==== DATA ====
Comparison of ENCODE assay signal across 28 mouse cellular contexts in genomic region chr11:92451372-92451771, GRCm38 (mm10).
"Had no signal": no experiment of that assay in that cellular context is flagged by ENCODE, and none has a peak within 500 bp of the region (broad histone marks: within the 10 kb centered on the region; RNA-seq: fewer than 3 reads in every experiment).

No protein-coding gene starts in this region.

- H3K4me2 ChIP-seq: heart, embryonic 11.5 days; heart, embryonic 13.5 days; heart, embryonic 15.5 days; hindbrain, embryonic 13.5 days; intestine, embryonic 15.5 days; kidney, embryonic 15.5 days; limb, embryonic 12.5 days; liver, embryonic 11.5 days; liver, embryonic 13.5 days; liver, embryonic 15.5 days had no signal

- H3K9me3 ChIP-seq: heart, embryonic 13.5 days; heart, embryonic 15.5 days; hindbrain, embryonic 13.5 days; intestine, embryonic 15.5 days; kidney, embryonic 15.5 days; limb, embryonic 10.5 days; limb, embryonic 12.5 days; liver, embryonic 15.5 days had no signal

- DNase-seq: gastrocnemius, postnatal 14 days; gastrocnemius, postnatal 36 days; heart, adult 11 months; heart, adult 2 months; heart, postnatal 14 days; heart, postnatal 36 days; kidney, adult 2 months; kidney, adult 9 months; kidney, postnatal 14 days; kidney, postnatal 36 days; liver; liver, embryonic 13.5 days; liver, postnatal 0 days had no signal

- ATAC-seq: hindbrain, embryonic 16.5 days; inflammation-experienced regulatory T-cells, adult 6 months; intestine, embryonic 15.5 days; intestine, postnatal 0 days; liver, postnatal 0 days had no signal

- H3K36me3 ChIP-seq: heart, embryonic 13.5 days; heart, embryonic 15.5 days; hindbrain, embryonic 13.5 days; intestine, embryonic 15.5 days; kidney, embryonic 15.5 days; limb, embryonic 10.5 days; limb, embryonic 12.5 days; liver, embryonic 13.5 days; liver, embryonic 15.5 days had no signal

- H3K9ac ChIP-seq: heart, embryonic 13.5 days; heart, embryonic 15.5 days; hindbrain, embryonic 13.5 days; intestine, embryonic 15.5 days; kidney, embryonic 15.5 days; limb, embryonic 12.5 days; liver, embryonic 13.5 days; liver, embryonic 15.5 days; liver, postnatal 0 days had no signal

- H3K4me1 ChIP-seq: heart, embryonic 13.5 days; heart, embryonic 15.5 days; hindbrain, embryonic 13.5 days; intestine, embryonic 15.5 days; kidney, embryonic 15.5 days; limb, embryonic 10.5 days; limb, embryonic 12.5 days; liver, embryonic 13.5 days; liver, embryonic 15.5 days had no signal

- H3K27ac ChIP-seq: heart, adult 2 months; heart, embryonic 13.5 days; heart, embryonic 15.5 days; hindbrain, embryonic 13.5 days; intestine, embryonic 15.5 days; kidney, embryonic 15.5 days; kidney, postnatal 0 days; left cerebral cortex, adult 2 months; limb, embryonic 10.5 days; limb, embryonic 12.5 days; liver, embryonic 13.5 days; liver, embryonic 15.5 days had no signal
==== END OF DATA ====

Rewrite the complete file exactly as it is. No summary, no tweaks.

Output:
Comparison of ENCODE assay signal across 28 mouse cellular contexts in genomic region chr11:92451372-92451771, GRCm38 (mm10).
"Had no signal": no experiment of that assay in that cellular context is flagged by ENCODE, and none has a peak within 500 bp of the region (broad histone marks: within the 10 kb centered on the region; RNA-seq: fewer than 3 reads in every experiment).

No protein-coding gene starts in this region.

- H3K4me2 ChIP-seq: heart, embryonic 11.5 days; heart, embryonic 13.5 days; heart, embryonic 15.5 days; hindbrain, embryonic 13.5 days; intestine, embryonic 15.5 days; kidney, embryonic 15.5 days; limb, embryonic 12.5 days; liver, embryonic 11.5 days; liver, embryonic 13.5 days; liver, embryonic 15.5 days had no signal

- H3K9me3 ChIP-seq: heart, embryonic 13.5 days; heart, embryonic 15.5 days; hindbrain, embryonic 13.5 days; intestine, embryonic 15.5 days; kidney, embryonic 15.5 days; limb, embryonic 10.5 days; limb, embryonic 12.5 days; liver, embryonic 15.5 days had no signal

- DNase-seq: gastrocnemius, postnatal 14 days; gastrocnemius, postnatal 36 days; heart, adult 11 months; heart, adult 2 months; heart, postnatal 14 days; heart, postnatal 36 days; kidney, adult 2 months; kidney, adult 9 months; kidney, postnatal 14 days; kidney, postnatal 36 days; liver; liver, embryonic 13.5 days; liver, postnatal 0 days had no signal

- ATAC-seq: hindbrain, embryonic 16.5 days; inflammation-experienced regulatory T-cells, adult 6 months; intestine, embryonic 15.5 days; intestine, postnatal 0 days; liver, postnatal 0 days had no signal

- H3K36me3 ChIP-seq: heart, embryonic 13.5 days; heart, embryonic 15.5 days; hindbrain, embryonic 13.5 days; intestine, embryonic 15.5 days; kidney, embryonic 15.5 days; limb, embryonic 10.5 days; limb, embryonic 12.5 days; liver, embryonic 13.5 days; liver, embryonic 15.5 days had no signal

- H3K9ac ChIP-seq: heart, embryonic 13.5 days; heart, embryonic 15.5 days; hindbrain, embryonic 13.5 days; intestine, embryonic 15.5 days; kidney, embryonic 15.5 days; limb, embryonic 12.5 days; liver, embryonic 13.5 days; liver, embryonic 15.5 days; liver, postnatal 0 days had no signal

- H3K4me1 ChIP-seq: heart, embryonic 13.5 days; heart, embryonic 15.5 days; hindbrain, embryonic 13.5 days; intestine, embryonic 15.5 days; kidney, embryonic 15.5 days; limb, embryonic 10.5 days; limb, embryonic 12.5 days; liver, embryonic 13.5 days; liver, embryonic 15.5 days had no signal

- H3K27ac ChIP-seq: heart, adult 2 months; heart, embryonic 13.5 days; heart, embryonic 15.5 days; hindbrain, embryonic 13.5 days; intestine, embryonic 15.5 days; kidney, embryonic 15.5 days; kidney, postnatal 0 days; left cerebral cortex, adult 2 months; limb, embryonic 10.5 days; limb, embryonic 12.5 days; liver, embryonic 13.5 days; liver, embryonic 15.5 days had no signal